To say that Amazon had an incredibly successful 2017 would be something of an understatement. Not only did its share price increase by a whopping 57% year over year, the tech giant saw significant gains in its Prime service. Just last week, Amazon disclosed that the 2017 holiday shopping season was its best yet and that the company tallied more than 4 million new Prime subscribers in just one week. What’s more, Amazon recently revealed that “more new paid members joined Prime worldwide than any previous year.” And as a point of interest, Amazon shipped more than 5 billion items via Prime over the past 12 months.
With 2017 now firmly in the rear view, and with Prime subscriptions surging, Amazon earlier today revealed a number of interesting, quirky, and fascinating tidbits about the items and media content Prime users enjoyed most over the past 12 months. For example, the items most commonly purchased via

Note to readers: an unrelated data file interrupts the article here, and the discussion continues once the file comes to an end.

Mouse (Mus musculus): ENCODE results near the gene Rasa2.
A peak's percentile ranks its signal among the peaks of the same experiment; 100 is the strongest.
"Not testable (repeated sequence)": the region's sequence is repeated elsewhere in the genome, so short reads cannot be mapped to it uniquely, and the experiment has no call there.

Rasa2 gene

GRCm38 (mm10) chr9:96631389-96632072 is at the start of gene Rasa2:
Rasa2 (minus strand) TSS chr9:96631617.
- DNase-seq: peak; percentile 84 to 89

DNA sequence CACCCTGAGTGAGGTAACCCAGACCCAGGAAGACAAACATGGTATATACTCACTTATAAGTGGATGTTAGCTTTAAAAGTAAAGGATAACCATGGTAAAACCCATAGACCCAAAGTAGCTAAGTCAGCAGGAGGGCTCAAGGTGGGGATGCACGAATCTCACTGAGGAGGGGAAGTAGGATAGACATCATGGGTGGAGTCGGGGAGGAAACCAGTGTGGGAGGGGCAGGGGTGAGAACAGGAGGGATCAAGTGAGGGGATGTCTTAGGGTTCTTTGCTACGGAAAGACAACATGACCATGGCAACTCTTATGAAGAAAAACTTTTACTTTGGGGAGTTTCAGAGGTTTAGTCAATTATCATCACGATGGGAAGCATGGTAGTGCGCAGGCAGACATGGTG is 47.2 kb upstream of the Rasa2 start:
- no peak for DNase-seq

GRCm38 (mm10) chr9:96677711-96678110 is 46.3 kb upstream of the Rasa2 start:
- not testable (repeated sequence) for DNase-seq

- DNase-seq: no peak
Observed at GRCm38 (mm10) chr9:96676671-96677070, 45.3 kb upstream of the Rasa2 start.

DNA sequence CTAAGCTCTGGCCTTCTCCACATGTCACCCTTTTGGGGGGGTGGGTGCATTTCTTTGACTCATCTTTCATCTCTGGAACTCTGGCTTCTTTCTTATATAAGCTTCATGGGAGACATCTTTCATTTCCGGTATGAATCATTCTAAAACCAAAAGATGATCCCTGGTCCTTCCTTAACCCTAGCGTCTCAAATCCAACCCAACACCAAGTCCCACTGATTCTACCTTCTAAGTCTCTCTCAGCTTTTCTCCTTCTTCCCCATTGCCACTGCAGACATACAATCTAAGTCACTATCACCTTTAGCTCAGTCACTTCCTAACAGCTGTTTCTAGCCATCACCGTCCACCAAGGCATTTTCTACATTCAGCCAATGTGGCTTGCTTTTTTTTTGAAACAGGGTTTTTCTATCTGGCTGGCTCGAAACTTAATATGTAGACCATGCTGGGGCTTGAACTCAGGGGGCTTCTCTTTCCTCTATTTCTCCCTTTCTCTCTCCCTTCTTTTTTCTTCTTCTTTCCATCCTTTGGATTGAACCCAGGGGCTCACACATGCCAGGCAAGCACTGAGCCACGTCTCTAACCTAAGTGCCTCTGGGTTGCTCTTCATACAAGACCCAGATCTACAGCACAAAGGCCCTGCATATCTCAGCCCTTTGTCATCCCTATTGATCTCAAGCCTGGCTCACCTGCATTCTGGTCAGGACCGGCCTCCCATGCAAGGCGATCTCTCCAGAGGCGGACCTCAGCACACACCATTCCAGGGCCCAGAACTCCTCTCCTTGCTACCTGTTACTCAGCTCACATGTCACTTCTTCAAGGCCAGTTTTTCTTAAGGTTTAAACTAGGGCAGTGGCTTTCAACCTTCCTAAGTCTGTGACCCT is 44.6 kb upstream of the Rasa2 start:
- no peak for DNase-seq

As for other business areas on Prime in 2017, Amazon notes that bananas were the most ordered item via AmazonFresh while Bounty paper towels were the most ordered item via Amazon Dash.
The most popular item on Prime Day this past year was this Instant Pot which Amazon delivered to more than 27,000 zip codes across the United States. Amazon notes that the Instant Pot was also the most gifted item in 2017 while also being the item users most frequently added to their wish list.
Excluding Amazon devices, the most popular devices by country reads as follows:
- US and Canada: Instant Pot Pressure Cooker
- Mexico: Nintendo Switch
- UK: TP-Link Wi-Fi Smart Plug
- Japan: Savas Whey Protein
- India: Oneplus 5
- Spain: Sandisk Ultra Fit 64GB USB
- Italy: Finish All In One Max Tablets
- China: Fisher Price Soothe & Glow Seahorse
Media wise, The Grand Tour was the most watched Prime Original in 2017 while the most watched new Prime original was Sneaky Pete. The most watched Amazon original movie, not surprisingly, was Manchester by the Sea. And seeing as how Amazon now streams NFL games to Prime subscribers, we learn that more than 17 million viewers watched Thursday Night Football games via Amazon video.
As far as books are concerned, Amazon notes:
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